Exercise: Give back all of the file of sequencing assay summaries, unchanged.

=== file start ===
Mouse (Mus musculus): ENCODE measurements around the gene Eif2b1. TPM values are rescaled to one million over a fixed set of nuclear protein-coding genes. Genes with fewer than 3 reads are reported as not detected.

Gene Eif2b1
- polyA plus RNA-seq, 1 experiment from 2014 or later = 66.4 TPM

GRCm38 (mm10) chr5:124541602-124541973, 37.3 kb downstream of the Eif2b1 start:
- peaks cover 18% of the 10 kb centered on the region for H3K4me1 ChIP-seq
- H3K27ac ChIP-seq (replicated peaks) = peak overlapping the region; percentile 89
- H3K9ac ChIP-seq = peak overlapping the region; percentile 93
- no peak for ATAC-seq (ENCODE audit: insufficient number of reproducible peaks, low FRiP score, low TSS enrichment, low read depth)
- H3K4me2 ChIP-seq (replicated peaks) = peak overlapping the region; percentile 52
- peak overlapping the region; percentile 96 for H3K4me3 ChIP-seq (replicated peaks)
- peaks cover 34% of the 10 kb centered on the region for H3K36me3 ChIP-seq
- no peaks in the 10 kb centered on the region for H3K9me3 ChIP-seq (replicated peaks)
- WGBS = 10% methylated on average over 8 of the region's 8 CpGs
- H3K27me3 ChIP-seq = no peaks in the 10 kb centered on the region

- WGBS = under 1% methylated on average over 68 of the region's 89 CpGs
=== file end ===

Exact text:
Mouse (Mus musculus): ENCODE measurements around the gene Eif2b1. TPM values are rescaled to one million over a fixed set of nuclear protein-coding genes. Genes with fewer than 3 reads are reported as not detected.

Gene Eif2b1
- polyA plus RNA-seq, 1 experiment from 2014 or later = 66.4 TPM

GRCm38 (mm10) chr5:124541602-124541973, 37.3 kb downstream of the Eif2b1 start:
- peaks cover 18% of the 10 kb centered on the region for H3K4me1 ChIP-seq
- H3K27ac ChIP-seq (replicated peaks) = peak overlapping the region; percentile 89
- H3K9ac ChIP-seq = peak overlapping the region; percentile 93
- no peak for ATAC-seq (ENCODE audit: insufficient number of reproducible peaks, low FRiP score, low TSS enrichment, low read depth)
- H3K4me2 ChIP-seq (replicated peaks) = peak overlapping the region; percentile 52
- peak overlapping the region; percentile 96 for H3K4me3 ChIP-seq (replicated peaks)
- peaks cover 34% of the 10 kb centered on the region for H3K36me3 ChIP-seq
- no peaks in the 10 kb centered on the region for H3K9me3 ChIP-seq (replicated peaks)
- WGBS = 10% methylated on average over 8 of the region's 8 CpGs
- H3K27me3 ChIP-seq = no peaks in the 10 kb centered on the region

- WGBS = under 1% methylated on average over 68 of the region's 89 CpGs